Saturday, 9 February 2013

There's no place like home

I have been painting one of the bedrooms this week and as I slapped yet another coat of emulsion on the walls, it occurred to me that we will have been living in this house for twenty five years this April. That's a lot of coats of emulsion, let me tell you! It also crossed my mind that I had never written about how we came to live here.

I know I refer to it as the little house on the prairie but actually it's a little house down a long track standing in the middle of green fields and sandwiched between two woods. Before we lived here, we lived in a village the other side of the A1 or The Great Divide as we saw it. We lived in a lovely little house in the middle of the village but with one baby and plans for more, we needed to move so we decided to put our house on the market and see what happened.

What happened was that we got a buyer - two, in fact - and we finished up being offered a very good price. And we found my dream house. All brilliant. Then things started to go very wrong...

The first thing - and by a country mile, the worst thing - was that my beautiful baby was deaf. We didn't know, we had no inkling; she was just like every other baby but better, because she was ours. I'm not a fainter but when the consultant said that she was severely deaf, would never go to a mainstream school, would never speak - that was the worst moment of my life, the worst day of my life and I did faint. I didn't deal with it very well - total denial kicked in so we decided to move house anyway. Not very sensible, I know, but at the time being sensible wasn't in my spectrum.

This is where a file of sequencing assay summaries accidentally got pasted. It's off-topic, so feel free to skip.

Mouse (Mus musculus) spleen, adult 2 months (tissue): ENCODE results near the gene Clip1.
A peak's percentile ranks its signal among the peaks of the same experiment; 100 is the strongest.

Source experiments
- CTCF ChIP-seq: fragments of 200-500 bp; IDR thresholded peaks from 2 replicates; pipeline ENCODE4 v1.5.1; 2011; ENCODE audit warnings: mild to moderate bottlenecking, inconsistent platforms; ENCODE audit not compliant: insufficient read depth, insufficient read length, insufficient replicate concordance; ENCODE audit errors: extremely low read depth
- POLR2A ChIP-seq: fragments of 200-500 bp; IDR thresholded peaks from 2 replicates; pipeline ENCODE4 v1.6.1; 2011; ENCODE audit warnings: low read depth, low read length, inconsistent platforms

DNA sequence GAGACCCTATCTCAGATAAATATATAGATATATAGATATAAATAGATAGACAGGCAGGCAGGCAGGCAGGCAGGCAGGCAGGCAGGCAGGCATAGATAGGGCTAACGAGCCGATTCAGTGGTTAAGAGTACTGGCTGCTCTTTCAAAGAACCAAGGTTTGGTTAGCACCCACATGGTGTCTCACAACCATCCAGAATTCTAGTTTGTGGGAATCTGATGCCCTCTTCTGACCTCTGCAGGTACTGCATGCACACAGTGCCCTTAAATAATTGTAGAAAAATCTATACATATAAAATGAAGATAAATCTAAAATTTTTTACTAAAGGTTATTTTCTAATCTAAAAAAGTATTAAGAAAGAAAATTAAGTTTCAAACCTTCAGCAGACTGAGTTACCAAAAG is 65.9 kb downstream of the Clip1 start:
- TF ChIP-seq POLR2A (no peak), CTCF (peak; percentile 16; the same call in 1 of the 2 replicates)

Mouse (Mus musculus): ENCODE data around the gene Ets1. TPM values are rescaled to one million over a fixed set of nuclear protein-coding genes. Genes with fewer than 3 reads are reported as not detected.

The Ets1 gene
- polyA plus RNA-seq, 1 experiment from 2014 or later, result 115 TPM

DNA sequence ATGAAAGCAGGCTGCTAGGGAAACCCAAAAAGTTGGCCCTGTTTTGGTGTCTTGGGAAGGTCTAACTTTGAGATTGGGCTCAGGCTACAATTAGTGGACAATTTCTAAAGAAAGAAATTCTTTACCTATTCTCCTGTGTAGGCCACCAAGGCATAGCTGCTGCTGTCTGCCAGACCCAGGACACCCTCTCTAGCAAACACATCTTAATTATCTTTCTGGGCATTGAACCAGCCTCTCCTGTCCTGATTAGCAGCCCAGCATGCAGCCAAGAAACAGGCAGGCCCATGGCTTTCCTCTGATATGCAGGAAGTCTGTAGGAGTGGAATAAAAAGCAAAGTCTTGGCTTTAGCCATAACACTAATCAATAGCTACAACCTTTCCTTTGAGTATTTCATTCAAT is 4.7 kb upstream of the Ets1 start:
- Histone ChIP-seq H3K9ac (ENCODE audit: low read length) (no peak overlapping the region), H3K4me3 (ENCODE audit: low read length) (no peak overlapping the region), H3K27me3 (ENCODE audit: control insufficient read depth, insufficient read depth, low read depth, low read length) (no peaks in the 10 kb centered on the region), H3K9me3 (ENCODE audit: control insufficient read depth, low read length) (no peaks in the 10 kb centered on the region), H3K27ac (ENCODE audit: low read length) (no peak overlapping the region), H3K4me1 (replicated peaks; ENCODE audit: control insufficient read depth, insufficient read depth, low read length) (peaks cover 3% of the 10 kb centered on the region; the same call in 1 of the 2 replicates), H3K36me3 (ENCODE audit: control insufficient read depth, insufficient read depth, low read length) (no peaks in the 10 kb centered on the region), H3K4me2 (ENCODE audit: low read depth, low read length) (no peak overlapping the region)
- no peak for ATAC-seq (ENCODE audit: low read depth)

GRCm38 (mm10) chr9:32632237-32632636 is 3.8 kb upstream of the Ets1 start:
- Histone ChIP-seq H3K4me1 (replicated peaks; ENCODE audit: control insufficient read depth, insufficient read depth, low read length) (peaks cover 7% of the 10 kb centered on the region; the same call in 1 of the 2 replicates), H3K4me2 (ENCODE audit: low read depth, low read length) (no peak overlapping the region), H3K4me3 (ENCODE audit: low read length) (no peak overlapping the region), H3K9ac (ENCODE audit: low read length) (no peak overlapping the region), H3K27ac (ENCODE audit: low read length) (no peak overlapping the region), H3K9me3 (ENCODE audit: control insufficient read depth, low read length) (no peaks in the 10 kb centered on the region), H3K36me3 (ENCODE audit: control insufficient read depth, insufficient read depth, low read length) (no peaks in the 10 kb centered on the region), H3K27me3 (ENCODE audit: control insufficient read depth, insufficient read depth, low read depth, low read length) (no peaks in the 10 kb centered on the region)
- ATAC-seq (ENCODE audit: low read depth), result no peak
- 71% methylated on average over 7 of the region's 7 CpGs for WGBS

The dream house wasn't going to be available until about a month after our purchasers wanted to move into ours so we decided to move into a rented cottage on a chicken farm. And I am now pregnant. And then our surveyor gave my dream house the worst survey ever. I think the words he used included: "It's on the move" ie its total lack of proper foundations would make it a potential nightmare for us and probably make it impossible to sell in the future. I'd like to point out that it's still standing and I drive past it often.

So we are on the chicken farm in the pokiest cottage ever with the toddler who doesn't want things stuck in her ears because it makes a noise in her head that she doesn't understand, another baby on the way (who I prayed every night wouldn't be deaf like her sister) and nowhere to buy.

So off we go on the house-hunt again and we find, eventually, a house in not really the ideal location but very nice nonetheless and as Kirsty Allsop would say now, compromises had to be made. We are on with the legal stuff and there seems to be some sort of light at the end of the tunnel - housewise anyway.

One evening in the pokey cottage on the chicken farm, with one baby finally asleep and feeling tired in a way that only pregnant women really know about, my beloved is late home - again. So I ring him on his mobile (at that time, mobiles or 'car phones' as they were then known were the size of house bricks) and he answers that he is being loaded on a stretcher into an ambulance having been in a head-on collision on the way home from work. I think my enquiry as to his lateness included several expletives which he has joyfully reminded me of over the years. The result of all this was that he had a broken leg on one side and a broken ankle on the other so here I am in the pokey cottage on the chicken farm with one baby who can't hear and another on the way and a husband on crutches. This is not good.

But at least we will soon be moving into our new home before the arrival of number 2 child. Eventually, plasters off, crutches gone, my beloved is back on the road and things are going in the right direction. One day, he comes home so excited. "I've bought a house!" Brilliant - except that we are already buying a house and this is not the same house and I haven't seen it. So off we go, down a long track, in the middle of green fields and sandwiched between two woods. Yes, he shook hands on the deal before I actually saw it but he was right. It's perfect - scruffy (still is!), chaotic but the perfect home for us.

Nothing in my life since then has ever been as bad as that winter, but one thing I know - there's no place like home.

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